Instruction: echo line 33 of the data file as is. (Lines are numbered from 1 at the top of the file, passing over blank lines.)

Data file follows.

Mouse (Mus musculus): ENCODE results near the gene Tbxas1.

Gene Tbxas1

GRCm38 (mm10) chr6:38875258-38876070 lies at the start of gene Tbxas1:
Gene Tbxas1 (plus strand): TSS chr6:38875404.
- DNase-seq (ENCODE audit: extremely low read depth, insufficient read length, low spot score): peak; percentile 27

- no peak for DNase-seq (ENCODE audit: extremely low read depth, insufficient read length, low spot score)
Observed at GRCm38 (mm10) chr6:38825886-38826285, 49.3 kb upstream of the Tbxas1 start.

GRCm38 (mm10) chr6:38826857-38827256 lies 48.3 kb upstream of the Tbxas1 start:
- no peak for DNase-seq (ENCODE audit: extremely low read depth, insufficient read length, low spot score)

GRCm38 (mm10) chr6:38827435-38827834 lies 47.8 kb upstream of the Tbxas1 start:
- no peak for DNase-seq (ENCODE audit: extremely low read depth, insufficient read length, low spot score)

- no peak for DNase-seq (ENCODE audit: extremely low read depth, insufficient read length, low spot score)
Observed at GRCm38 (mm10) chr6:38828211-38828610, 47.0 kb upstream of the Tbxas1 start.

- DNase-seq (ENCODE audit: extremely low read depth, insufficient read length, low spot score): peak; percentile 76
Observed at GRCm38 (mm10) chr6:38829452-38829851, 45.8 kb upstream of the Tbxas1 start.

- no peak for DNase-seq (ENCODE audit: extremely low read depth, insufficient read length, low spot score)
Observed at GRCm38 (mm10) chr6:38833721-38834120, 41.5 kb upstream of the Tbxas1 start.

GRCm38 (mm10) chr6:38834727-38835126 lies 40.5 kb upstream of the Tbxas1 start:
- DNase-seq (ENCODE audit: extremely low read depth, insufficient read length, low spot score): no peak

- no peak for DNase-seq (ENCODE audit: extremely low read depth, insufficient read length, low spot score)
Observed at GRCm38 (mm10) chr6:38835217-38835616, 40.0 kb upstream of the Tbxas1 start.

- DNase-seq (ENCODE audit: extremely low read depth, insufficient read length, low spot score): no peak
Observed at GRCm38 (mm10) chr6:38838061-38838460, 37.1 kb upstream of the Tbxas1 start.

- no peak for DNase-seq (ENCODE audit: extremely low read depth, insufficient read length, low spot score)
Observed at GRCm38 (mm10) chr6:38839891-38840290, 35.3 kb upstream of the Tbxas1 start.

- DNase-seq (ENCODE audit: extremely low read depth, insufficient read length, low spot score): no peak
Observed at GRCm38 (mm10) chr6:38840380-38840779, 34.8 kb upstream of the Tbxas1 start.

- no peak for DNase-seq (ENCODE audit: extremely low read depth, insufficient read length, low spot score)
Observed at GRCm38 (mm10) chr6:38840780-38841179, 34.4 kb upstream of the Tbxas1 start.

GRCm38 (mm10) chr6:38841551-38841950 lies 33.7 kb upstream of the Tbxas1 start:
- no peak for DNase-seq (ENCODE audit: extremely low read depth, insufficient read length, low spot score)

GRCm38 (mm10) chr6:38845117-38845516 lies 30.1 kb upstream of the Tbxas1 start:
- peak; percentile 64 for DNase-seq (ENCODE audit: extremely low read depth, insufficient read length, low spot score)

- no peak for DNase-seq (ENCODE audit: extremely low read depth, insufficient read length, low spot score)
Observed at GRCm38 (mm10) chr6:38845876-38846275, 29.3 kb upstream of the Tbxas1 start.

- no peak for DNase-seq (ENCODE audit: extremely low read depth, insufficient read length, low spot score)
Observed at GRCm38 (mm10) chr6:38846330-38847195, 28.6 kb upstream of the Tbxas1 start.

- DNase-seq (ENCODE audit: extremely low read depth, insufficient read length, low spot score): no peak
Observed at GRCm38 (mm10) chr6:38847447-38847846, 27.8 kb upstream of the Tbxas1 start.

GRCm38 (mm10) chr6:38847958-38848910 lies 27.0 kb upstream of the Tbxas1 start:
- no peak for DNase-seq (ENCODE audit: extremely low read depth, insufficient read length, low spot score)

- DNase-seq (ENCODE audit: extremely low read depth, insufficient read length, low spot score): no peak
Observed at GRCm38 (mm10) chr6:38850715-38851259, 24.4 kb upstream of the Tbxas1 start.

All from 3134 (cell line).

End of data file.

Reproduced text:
- peak; percentile 64 for DNase-seq (ENCODE audit: extremely low read depth, insufficient read length, low spot score)